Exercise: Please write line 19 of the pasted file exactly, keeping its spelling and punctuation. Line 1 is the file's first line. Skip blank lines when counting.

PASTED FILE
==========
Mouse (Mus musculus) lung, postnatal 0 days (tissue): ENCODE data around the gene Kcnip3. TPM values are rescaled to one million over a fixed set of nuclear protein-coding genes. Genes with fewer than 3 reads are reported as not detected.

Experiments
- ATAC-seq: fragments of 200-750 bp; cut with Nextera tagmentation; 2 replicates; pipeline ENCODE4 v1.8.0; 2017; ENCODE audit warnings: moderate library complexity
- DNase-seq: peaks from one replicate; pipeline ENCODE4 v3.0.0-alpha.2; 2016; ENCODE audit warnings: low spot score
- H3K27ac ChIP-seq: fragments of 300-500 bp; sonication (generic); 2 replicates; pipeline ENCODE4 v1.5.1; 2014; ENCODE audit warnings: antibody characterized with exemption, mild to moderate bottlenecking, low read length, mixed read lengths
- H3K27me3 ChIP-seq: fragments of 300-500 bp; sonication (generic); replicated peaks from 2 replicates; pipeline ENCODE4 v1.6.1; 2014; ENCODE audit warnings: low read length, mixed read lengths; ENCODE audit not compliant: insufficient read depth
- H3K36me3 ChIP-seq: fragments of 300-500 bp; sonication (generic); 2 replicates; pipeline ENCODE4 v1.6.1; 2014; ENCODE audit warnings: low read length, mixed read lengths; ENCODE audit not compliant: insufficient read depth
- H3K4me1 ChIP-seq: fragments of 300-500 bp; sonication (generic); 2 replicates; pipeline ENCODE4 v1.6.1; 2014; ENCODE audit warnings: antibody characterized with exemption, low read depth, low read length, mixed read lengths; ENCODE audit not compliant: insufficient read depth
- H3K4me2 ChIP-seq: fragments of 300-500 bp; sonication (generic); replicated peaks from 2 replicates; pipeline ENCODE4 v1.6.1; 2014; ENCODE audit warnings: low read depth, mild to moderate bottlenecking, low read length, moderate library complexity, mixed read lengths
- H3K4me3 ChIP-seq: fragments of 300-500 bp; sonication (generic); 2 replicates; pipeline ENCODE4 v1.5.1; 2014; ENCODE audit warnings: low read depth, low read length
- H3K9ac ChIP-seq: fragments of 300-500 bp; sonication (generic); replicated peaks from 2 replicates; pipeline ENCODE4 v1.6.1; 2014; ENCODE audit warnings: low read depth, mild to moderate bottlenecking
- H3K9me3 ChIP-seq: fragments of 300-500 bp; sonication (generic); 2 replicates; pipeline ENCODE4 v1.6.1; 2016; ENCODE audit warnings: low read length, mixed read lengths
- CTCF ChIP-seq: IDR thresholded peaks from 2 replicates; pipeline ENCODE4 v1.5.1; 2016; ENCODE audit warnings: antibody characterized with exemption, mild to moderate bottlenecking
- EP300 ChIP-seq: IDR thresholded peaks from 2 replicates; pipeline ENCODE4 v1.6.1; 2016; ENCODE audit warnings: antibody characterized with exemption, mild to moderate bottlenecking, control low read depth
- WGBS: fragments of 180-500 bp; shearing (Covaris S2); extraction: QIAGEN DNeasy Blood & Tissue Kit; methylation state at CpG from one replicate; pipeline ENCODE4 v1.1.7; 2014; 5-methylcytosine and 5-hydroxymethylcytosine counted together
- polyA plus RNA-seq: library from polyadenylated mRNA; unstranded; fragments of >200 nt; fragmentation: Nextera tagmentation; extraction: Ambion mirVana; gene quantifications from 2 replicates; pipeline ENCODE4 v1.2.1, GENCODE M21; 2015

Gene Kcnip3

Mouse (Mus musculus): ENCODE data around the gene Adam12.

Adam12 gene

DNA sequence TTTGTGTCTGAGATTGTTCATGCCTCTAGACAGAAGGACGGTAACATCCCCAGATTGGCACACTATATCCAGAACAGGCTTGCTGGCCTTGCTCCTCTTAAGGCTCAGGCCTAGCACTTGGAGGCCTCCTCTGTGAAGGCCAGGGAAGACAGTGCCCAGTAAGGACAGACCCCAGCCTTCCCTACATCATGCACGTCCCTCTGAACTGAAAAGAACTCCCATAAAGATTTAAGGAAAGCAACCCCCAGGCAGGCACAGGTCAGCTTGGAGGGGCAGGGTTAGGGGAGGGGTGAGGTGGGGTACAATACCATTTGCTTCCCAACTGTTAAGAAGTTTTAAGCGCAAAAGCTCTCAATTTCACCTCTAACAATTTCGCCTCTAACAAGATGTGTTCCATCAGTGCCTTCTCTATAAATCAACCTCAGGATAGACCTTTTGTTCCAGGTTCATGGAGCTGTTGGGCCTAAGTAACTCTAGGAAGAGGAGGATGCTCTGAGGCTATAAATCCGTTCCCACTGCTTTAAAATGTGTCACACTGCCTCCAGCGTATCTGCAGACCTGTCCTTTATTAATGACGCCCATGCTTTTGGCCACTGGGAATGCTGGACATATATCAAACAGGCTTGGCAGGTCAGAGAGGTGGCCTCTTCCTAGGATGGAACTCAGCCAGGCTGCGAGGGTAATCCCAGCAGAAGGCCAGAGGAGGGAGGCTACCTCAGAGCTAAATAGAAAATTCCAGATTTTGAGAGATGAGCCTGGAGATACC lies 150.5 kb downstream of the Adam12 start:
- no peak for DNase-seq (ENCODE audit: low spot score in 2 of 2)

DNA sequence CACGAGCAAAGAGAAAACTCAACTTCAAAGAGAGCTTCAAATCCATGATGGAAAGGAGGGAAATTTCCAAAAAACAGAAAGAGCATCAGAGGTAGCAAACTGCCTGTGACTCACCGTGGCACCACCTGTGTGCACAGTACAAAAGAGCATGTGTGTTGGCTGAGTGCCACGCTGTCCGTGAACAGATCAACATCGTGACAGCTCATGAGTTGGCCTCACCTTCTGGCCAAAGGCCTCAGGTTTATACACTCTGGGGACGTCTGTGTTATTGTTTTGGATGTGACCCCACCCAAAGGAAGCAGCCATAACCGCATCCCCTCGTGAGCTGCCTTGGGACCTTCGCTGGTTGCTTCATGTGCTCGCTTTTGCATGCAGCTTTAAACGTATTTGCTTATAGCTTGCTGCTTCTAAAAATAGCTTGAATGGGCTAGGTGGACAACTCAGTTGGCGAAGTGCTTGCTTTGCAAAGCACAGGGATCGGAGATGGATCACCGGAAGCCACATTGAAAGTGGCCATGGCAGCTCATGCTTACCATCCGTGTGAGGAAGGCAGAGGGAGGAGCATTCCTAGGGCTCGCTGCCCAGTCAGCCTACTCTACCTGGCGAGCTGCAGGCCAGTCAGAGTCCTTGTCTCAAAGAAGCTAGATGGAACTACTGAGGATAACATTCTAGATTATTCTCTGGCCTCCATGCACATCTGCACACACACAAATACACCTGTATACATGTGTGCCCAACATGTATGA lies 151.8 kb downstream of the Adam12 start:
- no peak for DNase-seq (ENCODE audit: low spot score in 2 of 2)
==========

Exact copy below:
Adam12 gene